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TO THE STUDY OF THE

BOOKS OF THE NEW TESTAMENT:

BEING

AN EXPANSION OF LECTURES

DELIVERED IN THE

DIVINITY SCHOOL OF THE UNIVERSITY OF DUBLIN.

BY GEORGE SALMON, D.D., F.R.S.,

PROVOST OF TRINITY COLLEGE, DUBLIN ;
SOMETIME REGIUS PROFESSOR OF DIVINITY IN THE UNIVERSITY OF DUBLIN.

FOURTH EDITION.

LONDON:
JOHN MURRAY, ALBEMARLE STREET.

BY THE SAME AUTHOR.

THE INFALLIBILITY OF THE CHURCH:

A Bourse of Lectures

DELIVERED IN THE

DIVINITY SCHOOL OF THE UNIVERSITY OF DUBLIN.

8vo. Price 128.

Printed at The UNIVERSITY Press, Dublin.

PRE FACE

OronzoL.S.

TO THE FIRST EDITION.

THE

"HE Lectures out of which the present volume has

taken its origin were written some years ago, and did not aim at giving a complete or systematic account of the subjects with which they dealt. When I decided last year on sending them to the Press, I contemplated making no other change than that of altering the division into Lectures — the original division, of necessity, having mainly had regard to the length which it was convenient to deliver at one time. Accordingly, the first three Lectures of this volume contain, with but slight alterations, what was originally the introductory Lecture of my course. But as the printing went on I found additions necessary, partly in order to take notice of things that had been published since the delivery of the Lectures, and partly in order to include details which want of time had obliged me to omit, but which I was unwilling to pass unnoticed in my book. In this way I have been led on to re-write, and make additions (but without making any change in the style or in the arrangement), until I am now somewhat dismayed to find that the Lectures have swelled to two or three times their original bulk.

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The additions thus made have so far completed the discussion, that I have ventured to give this volume the title of an Introduction ; but it will be seen that it does not embrace all the topics frequently included under that title. I do not enter on the criticism of the text, nor do I make any analysis of the contents of the books. My main purpose has been to discuss their date and authorship on purely historical grounds; and to examine with sufficient completeness for a practical decision the various theories on the subject advanced by modern schools of criticism. It is in this latter respect that this Introduction will chiefly be found to differ from some valuable works on the same subject which are in the hands of students. Most of the original evidence requisite for the discussion has already been brought within easy reach in Canon Westcott's History of the New Testament Canon. Dr. Charteris, also, in his 'Canonicity,' has rendered accessible to the English reader the collection of ancient testimonies made by Kirchhofer in his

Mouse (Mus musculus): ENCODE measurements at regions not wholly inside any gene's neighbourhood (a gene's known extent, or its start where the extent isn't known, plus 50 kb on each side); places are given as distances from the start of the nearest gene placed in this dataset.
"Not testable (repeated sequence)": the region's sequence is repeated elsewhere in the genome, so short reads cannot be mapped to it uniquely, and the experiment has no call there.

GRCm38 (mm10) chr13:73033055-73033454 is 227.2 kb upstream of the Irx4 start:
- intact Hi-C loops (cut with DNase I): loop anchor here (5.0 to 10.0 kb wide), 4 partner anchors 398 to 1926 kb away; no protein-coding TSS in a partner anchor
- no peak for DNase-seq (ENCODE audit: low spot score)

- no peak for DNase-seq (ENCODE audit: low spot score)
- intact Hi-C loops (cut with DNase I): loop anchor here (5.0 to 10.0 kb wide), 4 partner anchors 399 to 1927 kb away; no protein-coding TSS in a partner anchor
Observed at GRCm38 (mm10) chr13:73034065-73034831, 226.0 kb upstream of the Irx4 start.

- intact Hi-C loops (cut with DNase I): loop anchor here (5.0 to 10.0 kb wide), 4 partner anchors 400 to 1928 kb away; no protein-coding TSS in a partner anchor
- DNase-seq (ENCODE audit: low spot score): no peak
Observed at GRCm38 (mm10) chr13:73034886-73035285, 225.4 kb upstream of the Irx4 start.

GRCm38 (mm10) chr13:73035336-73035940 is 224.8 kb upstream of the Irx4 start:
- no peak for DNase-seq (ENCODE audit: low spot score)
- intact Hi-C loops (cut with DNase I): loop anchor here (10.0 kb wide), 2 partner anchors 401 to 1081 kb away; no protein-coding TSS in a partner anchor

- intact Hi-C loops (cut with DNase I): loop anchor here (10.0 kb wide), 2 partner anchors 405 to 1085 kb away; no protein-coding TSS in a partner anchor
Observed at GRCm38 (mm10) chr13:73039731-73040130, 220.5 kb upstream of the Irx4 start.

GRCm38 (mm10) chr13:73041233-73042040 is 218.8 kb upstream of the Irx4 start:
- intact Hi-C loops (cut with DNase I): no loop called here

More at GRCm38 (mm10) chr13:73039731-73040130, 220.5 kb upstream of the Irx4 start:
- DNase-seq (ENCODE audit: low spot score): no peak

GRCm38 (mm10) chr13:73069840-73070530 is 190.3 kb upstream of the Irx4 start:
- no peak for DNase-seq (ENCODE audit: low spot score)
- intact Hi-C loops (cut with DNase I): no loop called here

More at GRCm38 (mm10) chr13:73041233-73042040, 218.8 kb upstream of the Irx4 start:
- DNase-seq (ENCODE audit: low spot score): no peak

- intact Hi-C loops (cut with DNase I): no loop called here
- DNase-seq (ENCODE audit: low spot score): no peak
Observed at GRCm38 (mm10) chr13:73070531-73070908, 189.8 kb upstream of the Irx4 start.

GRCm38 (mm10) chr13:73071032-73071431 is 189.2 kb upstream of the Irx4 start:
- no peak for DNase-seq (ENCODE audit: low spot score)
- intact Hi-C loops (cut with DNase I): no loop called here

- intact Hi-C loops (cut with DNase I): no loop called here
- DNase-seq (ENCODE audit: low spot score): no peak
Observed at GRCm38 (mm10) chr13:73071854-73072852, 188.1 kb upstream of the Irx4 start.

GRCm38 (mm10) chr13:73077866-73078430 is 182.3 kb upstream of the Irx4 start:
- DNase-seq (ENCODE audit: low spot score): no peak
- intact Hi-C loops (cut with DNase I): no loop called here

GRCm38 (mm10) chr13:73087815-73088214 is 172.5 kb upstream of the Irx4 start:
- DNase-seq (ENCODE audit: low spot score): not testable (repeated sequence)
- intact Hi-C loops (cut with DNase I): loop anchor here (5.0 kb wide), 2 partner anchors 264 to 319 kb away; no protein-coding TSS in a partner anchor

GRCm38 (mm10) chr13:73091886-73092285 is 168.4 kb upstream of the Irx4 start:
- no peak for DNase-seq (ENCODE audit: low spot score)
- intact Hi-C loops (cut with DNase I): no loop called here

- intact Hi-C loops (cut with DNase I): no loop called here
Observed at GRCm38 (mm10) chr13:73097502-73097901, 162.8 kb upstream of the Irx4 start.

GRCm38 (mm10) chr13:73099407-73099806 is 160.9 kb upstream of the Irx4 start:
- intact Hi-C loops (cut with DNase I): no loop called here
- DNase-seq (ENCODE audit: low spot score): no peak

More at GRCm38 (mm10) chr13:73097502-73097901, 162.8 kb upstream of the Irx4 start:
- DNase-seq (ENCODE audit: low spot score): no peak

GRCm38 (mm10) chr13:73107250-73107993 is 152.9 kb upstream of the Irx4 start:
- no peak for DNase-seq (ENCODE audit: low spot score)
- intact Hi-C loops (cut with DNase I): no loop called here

Quellensammlung.' According to the arrangement of Canon Westcott's book, each of the ancient witnesses is treated separately, and under each name are placed the books of the New Testament to which the witness bears testimony. According to the arrangement of Kirchhofer and Charteris, each book of the New Testament is examined in succession, and the ancient writers are cited who bear testimony to it. The latter is the arrangement I have followed. I do not always give as full a report of the evidence as the authors just mentioned have done, contenting myself with citing as many witnesses as I judge to be suf

ficient to prove my case. But on the other hand, as I have said, I aim at giving a somewhat fuller discussion than they have done of the theories of authorship which modern sceptical writers have proposed to substitute for the traditional belief of the Christian Church. The time has passed when it could be objected that a student's time was ill-spent in becoming acquainted with such theories, on the ground that he probably would never have heard of them if he had not been asked to study the refutation. Literature in which the theories in question are treated as established facts has now obtained such extensive circulation, that a clergyman must be pronounced ill-trained for his work if he has to make his first acquaintance with these speculations when he finds them accepted among his people as the latest results of scientific inquiry. Although my work may be described as apologetic in the sense that its results agree in the main with the traditional belief of the Church, I can honestly say that I have not worked in the spirit of an advocate anxious to defend a foregone conclusion. I have aimed at making my investigations historical, and at asserting nothing but what the evidence, candidly weighed, seemed to warrant. It would be idle in anyone to pretend that he can wholly divest himself of bias; but I must remark that the temptation to hold obstinately to traditional opinions is one to which those who are called apologists are not exclusively liable. The theories which in these Lectures I have found myself obliged to reject are now some fifty years old. They are maintained by a generation of scholars who have accepted them on the authority

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